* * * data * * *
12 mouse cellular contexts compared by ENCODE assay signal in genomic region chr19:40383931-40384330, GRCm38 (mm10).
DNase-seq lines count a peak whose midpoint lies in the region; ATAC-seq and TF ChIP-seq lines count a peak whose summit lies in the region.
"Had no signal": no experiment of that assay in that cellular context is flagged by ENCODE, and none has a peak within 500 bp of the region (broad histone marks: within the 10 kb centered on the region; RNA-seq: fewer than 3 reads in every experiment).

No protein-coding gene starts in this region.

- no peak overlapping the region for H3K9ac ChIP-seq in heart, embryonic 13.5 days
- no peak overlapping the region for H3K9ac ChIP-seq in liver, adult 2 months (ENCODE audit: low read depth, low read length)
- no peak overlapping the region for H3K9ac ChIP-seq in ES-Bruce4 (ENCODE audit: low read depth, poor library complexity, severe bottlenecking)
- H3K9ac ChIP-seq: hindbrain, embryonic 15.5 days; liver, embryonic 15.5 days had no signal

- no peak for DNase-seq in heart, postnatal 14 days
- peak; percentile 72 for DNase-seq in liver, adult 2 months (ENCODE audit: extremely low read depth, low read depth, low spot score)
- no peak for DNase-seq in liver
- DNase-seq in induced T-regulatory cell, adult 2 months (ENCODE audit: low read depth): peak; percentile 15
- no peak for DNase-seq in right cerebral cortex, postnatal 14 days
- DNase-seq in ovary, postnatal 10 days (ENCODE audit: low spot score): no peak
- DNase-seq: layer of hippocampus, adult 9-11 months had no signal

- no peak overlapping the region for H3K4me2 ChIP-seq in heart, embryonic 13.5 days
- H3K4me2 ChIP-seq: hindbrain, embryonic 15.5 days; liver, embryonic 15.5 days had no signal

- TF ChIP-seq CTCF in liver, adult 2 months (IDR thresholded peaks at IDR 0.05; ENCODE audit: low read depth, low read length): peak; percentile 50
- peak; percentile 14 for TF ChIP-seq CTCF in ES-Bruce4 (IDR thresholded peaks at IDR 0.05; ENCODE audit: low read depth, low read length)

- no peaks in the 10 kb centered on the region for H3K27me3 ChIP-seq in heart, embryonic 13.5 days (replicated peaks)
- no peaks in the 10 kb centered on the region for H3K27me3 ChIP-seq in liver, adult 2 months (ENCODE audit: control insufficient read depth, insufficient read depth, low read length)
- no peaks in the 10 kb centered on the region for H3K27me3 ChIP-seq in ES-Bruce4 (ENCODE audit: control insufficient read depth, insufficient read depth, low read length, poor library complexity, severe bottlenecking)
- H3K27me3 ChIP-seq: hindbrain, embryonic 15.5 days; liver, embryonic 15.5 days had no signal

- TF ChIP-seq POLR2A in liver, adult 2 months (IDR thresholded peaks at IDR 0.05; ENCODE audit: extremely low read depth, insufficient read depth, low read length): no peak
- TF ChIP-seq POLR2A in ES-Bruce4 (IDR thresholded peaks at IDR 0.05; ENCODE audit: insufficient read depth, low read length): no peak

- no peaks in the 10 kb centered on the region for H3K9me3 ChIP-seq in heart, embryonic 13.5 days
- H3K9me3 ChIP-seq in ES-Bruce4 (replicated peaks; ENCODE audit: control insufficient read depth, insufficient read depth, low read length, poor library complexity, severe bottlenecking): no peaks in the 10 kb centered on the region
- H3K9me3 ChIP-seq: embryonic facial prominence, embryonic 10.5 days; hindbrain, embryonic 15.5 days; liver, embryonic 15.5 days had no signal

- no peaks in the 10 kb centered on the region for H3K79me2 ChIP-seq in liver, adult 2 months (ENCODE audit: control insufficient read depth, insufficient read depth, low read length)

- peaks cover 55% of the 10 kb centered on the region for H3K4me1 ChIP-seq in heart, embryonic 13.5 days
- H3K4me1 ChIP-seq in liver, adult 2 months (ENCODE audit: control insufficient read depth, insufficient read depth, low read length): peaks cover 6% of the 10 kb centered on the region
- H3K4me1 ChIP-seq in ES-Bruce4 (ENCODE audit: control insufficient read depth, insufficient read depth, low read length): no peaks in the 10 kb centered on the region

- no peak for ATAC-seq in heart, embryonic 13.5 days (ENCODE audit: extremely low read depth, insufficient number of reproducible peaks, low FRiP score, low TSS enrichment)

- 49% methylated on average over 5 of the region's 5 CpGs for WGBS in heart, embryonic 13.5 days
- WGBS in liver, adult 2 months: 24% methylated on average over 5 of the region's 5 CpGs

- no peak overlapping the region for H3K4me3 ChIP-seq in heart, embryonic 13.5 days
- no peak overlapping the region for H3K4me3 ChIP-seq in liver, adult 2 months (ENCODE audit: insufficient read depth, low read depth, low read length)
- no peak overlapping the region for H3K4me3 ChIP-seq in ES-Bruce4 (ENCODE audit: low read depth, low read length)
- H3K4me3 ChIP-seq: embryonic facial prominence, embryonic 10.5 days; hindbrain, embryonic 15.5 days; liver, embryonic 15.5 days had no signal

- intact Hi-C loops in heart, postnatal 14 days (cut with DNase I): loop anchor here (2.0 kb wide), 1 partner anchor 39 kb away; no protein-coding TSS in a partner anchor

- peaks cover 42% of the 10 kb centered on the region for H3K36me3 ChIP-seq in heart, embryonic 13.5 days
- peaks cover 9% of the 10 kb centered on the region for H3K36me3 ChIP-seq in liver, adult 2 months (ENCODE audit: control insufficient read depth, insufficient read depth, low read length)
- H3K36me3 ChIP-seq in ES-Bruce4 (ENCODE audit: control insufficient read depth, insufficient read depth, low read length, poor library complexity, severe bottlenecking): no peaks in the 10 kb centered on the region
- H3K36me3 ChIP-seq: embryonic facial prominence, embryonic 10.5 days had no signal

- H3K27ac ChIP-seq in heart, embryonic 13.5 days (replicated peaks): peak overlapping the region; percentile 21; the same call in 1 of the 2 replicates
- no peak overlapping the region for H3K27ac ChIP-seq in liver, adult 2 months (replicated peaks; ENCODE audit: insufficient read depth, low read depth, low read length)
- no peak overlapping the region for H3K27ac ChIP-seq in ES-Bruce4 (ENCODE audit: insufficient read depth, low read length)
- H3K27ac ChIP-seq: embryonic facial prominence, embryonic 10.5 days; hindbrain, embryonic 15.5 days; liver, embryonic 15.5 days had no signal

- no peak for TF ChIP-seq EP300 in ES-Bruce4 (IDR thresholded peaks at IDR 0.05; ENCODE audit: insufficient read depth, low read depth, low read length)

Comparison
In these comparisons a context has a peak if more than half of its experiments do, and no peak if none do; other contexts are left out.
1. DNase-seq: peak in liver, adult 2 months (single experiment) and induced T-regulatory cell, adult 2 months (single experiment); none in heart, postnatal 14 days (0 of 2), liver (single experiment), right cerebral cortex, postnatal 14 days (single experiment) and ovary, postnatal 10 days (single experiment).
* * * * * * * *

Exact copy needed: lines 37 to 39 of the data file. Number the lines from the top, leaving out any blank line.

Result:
- no peak overlapping the region for H3K4me3 ChIP-seq in liver, adult 2 months (ENCODE audit: insufficient read depth, low read depth, low read length)
- no peak overlapping the region for H3K4me3 ChIP-seq in ES-Bruce4 (ENCODE audit: low read depth, low read length)
- H3K4me3 ChIP-seq: embryonic facial prominence, embryonic 10.5 days; hindbrain, embryonic 15.5 days; liver, embryonic 15.5 days had no signal